What if the information you need to gauge your risk of a heart attack within the next year could be found in your eyes? Researchers led by the University of Leeds believe that to be true, and they’ve trained an artificial intelligence program to spot the warning signs.
The algorithm analyzes retinal scans taken during a routine eye doctor visit and looks for changes in the tiny blood vessels feeding the back of the eye, including complex patterns that have been linked to broader cardiovascular disease.
A team of engineers and clinicians from the U.K., China, France, the U.S. and Belgium trained the AI system on a collection of eye and heart scans gathered from more than 5,000 people. After being trained on both data sets, the AI program was able to use retinal data to estimate the size and efficiency of the heart’s left ventricle, the workhorse responsible for pumping oxygenated blood out to the rest of the body.
When combined with basic demographic stats such as the patient’s age and sex the AI predicted their chance of having a heart attack within the next 12 months with an accuracy between 70% and 80%, the researchers said. Their findings were published in the journal Nature Machine Intelligence.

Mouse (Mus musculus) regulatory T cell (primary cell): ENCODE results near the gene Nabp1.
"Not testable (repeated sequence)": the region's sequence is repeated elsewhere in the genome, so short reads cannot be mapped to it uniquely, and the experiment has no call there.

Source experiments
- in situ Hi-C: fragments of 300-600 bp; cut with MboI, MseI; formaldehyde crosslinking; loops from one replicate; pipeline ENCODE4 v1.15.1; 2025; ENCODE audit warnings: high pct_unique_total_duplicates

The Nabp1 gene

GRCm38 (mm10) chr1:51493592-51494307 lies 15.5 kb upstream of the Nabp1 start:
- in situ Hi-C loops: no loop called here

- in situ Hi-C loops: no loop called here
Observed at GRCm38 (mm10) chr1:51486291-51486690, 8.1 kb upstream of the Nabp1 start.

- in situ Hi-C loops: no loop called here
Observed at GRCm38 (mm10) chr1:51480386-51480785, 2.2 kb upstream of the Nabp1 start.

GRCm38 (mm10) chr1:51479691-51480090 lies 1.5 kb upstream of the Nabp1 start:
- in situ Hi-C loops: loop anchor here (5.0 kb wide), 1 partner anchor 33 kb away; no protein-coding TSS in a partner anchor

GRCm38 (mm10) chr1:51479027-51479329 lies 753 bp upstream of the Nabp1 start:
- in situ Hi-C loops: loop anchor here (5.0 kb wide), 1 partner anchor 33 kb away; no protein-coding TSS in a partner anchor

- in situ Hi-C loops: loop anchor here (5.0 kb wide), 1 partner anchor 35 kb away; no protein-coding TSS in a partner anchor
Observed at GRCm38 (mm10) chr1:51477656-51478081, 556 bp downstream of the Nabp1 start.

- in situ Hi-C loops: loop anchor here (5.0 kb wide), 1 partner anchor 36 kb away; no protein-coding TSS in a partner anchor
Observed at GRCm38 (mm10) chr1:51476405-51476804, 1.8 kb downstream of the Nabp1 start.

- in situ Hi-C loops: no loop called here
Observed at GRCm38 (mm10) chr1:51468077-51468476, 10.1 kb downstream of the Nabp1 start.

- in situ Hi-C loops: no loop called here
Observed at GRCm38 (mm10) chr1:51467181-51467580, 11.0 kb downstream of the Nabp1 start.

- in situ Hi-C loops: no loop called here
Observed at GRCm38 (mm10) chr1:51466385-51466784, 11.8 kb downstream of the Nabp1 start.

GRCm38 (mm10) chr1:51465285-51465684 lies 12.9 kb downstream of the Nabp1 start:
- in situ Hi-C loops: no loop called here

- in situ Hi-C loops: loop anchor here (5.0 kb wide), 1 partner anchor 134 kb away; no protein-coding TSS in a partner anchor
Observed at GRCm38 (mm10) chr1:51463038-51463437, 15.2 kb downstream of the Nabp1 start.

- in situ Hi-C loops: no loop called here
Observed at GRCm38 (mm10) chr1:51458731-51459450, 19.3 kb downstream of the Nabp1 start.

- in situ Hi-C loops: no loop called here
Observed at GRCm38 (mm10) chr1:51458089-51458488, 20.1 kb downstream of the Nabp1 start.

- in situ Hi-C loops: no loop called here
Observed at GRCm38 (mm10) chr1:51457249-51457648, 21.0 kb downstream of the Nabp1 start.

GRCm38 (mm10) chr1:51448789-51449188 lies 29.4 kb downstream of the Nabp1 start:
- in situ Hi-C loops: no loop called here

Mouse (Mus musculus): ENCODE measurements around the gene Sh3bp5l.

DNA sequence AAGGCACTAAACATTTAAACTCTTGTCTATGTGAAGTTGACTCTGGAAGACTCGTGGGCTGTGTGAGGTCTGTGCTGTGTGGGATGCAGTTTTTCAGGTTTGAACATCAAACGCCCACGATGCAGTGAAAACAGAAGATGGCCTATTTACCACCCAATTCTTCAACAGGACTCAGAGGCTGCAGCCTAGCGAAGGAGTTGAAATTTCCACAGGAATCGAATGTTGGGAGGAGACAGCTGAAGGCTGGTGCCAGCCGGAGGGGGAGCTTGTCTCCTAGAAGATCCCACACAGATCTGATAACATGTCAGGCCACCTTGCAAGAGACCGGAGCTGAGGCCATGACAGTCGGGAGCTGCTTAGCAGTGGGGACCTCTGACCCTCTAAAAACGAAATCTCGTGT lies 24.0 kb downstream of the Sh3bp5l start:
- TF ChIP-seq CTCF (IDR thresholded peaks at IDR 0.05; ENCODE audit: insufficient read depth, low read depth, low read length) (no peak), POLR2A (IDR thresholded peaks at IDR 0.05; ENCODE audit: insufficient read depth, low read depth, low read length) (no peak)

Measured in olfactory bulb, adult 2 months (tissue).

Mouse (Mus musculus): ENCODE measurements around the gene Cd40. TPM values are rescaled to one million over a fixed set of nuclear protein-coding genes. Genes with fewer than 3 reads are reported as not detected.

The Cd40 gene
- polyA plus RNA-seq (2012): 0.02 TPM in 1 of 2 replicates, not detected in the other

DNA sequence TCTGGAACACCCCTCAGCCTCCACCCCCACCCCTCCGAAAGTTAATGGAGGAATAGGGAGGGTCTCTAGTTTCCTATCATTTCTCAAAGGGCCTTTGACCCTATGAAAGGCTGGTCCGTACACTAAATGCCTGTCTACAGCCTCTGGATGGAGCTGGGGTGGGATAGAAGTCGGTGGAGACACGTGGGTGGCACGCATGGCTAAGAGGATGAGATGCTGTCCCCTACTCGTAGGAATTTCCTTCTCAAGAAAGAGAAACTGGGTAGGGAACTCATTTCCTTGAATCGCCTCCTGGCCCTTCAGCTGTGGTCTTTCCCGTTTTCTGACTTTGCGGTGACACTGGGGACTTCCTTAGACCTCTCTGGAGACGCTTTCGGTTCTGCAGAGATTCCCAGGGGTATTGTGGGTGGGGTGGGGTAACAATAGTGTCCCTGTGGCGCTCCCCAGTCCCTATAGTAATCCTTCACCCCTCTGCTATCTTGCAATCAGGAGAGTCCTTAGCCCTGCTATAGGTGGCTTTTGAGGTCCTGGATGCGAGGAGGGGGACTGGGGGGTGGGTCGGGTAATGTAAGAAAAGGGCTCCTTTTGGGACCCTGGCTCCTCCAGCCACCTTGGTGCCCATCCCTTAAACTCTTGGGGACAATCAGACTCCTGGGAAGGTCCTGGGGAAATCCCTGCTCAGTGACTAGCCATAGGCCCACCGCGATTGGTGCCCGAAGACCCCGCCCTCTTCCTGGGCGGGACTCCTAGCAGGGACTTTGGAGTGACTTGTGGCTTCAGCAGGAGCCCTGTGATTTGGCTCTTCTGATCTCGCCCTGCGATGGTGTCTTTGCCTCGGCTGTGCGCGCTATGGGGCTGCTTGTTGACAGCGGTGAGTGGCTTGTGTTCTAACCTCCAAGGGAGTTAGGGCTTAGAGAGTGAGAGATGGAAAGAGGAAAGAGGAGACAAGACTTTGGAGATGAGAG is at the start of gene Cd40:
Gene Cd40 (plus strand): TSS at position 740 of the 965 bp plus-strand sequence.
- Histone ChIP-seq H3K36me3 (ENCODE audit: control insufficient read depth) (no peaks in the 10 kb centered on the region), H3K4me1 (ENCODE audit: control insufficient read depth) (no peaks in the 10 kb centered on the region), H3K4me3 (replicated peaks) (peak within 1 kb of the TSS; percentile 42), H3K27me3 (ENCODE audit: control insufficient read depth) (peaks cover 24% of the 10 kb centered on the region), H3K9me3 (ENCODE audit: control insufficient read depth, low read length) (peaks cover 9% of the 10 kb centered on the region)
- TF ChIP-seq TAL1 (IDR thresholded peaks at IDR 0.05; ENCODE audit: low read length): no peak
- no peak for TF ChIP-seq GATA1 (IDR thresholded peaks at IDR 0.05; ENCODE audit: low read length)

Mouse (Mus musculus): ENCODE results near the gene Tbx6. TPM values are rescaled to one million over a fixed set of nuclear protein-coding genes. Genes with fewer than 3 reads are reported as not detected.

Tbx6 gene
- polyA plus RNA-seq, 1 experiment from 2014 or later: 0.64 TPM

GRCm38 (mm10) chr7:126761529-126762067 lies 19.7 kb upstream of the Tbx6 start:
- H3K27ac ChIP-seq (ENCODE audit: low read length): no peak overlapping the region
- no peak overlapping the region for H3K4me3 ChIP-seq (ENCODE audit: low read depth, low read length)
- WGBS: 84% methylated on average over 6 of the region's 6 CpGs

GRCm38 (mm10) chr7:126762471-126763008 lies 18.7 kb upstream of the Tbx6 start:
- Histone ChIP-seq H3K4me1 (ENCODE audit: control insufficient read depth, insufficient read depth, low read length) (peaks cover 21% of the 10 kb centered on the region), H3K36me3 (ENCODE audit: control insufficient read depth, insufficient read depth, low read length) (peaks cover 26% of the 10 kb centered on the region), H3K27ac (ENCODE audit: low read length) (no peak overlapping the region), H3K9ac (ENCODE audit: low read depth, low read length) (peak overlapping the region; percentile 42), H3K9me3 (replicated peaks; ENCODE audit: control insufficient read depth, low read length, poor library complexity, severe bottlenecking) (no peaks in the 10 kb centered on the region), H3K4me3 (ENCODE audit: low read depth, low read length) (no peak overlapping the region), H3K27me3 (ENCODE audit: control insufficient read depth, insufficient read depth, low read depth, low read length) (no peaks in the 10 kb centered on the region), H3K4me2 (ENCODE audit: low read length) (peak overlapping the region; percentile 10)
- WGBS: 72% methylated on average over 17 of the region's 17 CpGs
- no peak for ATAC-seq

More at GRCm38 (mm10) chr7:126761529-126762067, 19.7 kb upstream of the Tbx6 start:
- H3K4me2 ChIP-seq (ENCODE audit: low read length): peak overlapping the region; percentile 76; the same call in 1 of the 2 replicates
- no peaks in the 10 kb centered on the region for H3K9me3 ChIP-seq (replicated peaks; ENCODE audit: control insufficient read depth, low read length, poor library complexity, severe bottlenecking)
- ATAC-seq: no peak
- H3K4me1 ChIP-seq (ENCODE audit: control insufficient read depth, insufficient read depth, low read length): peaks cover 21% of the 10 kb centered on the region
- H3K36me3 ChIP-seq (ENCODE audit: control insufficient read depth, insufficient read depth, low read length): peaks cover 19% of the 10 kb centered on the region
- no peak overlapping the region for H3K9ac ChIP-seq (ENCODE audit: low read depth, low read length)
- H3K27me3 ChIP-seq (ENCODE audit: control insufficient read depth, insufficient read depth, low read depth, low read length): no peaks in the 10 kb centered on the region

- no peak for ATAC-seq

As an enlarged ventricle can be a major sign of impending heart disease, the researchers said their system could act as an important referral mechanism, screening patients during routine eye check-ups and recommending them for more in-depth heart exams such as an ultrasound or an MRI.
Several companies are exploring the eyes as a window into a person’s health, as the cornea offers the only place where the body’s arteries, veins and nerves can be directly observed from the outside.
Last year Tesseract raised $80 million for its diagnostic platform, which works as a pair of high-tech binoculars pointed in the opposite direction. The scanner aims to spot not just eye diseases but also cardiac and neurological conditions using a remotely operated device.
Prior to that, the FDA granted one of its first approvals for an AI-powered diagnostic to a program for detecting diabetic retinopathy with a retinal camera: the IDx-DR system, developed by Digital Diagnostics.